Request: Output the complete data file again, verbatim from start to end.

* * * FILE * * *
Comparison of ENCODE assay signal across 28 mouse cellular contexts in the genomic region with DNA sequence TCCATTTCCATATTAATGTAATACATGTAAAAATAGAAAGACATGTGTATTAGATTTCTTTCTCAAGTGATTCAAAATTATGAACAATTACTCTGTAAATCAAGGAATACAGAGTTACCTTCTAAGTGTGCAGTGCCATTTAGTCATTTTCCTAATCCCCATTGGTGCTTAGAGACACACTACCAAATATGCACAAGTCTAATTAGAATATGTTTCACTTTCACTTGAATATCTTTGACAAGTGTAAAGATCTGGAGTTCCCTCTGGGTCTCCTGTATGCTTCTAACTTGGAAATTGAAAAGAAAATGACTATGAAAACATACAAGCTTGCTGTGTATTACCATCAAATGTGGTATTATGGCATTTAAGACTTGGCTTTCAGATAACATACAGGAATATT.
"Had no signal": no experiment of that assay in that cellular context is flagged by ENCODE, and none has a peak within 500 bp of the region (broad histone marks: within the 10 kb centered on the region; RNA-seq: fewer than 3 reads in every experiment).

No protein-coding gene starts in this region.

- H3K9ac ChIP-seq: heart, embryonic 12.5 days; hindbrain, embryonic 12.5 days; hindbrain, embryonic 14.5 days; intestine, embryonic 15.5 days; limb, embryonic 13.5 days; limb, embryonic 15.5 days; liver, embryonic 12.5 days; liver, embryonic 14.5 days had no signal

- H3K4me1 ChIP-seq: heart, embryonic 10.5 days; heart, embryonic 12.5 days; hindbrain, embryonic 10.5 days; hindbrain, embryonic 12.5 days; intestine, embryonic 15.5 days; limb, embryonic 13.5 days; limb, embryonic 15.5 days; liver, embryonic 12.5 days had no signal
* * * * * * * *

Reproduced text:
Comparison of ENCODE assay signal across 28 mouse cellular contexts in the genomic region with DNA sequence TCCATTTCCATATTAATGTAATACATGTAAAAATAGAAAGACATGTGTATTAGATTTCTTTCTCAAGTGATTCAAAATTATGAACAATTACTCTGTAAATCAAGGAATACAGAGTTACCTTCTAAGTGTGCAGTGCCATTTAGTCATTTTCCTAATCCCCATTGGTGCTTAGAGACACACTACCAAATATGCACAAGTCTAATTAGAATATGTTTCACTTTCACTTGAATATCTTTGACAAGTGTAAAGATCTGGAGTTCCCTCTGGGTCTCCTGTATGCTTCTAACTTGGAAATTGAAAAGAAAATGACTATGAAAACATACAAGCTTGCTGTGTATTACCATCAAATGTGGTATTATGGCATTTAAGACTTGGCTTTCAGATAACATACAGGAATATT.
"Had no signal": no experiment of that assay in that cellular context is flagged by ENCODE, and none has a peak within 500 bp of the region (broad histone marks: within the 10 kb centered on the region; RNA-seq: fewer than 3 reads in every experiment).

No protein-coding gene starts in this region.

- H3K9ac ChIP-seq: heart, embryonic 12.5 days; hindbrain, embryonic 12.5 days; hindbrain, embryonic 14.5 days; intestine, embryonic 15.5 days; limb, embryonic 13.5 days; limb, embryonic 15.5 days; liver, embryonic 12.5 days; liver, embryonic 14.5 days had no signal

- H3K4me1 ChIP-seq: heart, embryonic 10.5 days; heart, embryonic 12.5 days; hindbrain, embryonic 10.5 days; hindbrain, embryonic 12.5 days; intestine, embryonic 15.5 days; limb, embryonic 13.5 days; limb, embryonic 15.5 days; liver, embryonic 12.5 days had no signal